Behold, An Automaton is Born… Or Rather, Engineered!

This massive surge in automation is due to the decreasing costs and increasing intelligence of computers, web-based apps, smart phones and electronic control systems (PLC’s, etc), combined with an influx of smaller, cost-effective, and maintenance-free power-transmission products like drylin, which make it easier for smaller companies to adopt automation while being more competitive. Although most of this post so far has involved the commercial application of automation, we are also seeing a significant boom in regard to small and mid-size manufacturers now being able to afford lower-cost automation product, like linear actuators and gantry robots, which are currently leading the charge for many of the customer projects we see. Mundane tasks that would normally be beyond boring for human workers to perform can now be completed by automated solutions—minute-after-minute, day after day, and without the need to pay overtime or to worry about carpel-tunnel syndrome, never mind cigarette breaks.

One customer I had been speaking with owned a Chinese dumpling manufacturing facility where each dumpling had to be formed exactly according to the right shape, stamped with a cool logo, and then placed on a new conveyor as they made their way upstream to be steamed. The owner lamented to me that it was extremely hard to keep employees in this position and that turnover was very high. However, by using an XYZ gantry equipped with special tooling provided by a systems integrator, he would be able to automate the process—the dumplings would arrive on one conveyor where the gantry would use vision and sensors to mold them into the correct shape and stamp them with the logo, then it would gently place them onto the next conveyor to be cooked into your next dim sum delicacy. This was certainly not a large-scale operation, and I know without the low-cost, yet powerful, software and hardware, he would not have been able to accomplish this, even just several years beforehand.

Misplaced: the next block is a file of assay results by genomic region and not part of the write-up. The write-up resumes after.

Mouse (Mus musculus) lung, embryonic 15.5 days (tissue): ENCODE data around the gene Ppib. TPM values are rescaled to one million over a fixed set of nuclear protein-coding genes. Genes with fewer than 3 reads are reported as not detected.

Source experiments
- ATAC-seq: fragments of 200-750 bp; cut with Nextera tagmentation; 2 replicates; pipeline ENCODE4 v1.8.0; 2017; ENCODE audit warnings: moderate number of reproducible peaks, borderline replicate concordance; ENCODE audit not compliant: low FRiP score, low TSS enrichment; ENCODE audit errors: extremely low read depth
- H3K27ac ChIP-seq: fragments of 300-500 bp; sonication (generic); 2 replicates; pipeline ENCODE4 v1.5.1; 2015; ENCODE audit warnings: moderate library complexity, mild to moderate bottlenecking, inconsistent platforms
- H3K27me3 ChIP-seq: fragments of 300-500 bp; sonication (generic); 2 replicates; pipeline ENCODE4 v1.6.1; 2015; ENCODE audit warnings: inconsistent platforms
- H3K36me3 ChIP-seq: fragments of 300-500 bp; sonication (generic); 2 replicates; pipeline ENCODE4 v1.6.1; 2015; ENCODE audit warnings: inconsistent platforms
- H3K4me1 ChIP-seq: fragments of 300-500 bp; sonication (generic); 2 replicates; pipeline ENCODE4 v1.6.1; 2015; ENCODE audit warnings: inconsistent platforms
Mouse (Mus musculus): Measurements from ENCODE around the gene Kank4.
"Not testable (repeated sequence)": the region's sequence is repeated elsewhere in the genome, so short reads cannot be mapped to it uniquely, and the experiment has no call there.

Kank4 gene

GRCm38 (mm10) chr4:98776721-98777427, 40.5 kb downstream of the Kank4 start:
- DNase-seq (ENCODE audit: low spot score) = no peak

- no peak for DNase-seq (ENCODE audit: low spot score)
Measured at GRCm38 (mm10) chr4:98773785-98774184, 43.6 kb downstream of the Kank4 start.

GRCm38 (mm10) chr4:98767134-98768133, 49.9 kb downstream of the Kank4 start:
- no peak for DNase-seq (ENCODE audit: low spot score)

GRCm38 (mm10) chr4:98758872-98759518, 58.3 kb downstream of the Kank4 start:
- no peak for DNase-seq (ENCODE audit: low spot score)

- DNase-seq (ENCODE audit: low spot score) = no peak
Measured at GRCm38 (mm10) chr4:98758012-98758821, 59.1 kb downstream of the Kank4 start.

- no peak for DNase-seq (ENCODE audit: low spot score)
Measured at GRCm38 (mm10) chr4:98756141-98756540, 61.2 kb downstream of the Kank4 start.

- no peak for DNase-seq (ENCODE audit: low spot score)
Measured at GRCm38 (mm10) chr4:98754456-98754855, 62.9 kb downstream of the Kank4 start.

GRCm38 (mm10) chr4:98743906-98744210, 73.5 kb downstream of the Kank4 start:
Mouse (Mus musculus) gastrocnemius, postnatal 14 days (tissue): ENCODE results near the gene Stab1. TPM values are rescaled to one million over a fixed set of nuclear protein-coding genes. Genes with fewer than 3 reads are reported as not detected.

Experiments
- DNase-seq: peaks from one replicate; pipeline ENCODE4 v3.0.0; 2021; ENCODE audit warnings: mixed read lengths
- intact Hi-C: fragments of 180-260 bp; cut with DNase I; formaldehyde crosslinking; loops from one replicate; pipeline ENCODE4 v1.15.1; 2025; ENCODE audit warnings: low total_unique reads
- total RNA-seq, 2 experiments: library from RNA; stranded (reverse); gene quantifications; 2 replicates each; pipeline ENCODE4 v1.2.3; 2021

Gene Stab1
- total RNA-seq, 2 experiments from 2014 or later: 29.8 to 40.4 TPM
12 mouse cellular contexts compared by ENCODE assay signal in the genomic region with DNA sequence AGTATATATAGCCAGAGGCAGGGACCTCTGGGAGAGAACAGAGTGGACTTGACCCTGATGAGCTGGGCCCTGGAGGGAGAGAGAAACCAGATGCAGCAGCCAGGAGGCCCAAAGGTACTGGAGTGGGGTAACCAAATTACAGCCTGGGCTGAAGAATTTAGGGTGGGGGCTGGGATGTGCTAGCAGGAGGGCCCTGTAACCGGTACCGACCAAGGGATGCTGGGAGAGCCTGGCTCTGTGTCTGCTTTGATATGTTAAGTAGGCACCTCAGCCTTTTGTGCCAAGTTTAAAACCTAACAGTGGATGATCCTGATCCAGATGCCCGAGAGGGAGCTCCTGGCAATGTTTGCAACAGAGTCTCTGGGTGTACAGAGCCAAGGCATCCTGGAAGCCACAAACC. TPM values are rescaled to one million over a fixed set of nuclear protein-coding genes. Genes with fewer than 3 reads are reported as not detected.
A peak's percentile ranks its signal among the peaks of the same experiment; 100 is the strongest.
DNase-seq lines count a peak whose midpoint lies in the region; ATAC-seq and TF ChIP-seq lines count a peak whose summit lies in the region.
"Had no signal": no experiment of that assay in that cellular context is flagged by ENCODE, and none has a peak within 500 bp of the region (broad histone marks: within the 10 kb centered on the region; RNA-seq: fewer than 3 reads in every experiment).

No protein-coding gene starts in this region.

Robot, Please Make a Toast to the Future

A few years ago, it seemed as though we were all lamenting the loss and decline of the manufacturing sector in North America. However, now it appears that this new wave of automation is really stirring the pot, and I am excited to see what future projects arise for the drylin product line in the future. Even five years ago, I would never have imagined offering products like Delta Robots, drive controllers, and articulated arms as part of our catalog—but, here we are. Just like every other company, we had to adapt and innovate so that we could chase the emerging technologies.

This time, the revolution will not only be televised, but also virtualized, motorized, serialized, monetized, scrutinized and most-definitely, realized. The future is here—what are you working on?

 

P.S. You would never even know if a robot wrote this—perform mic drop. #lowcostautomation

For more information on drylin automation solutions and products, please contact Matt Mowry, drylin® Product Manager by clicking here.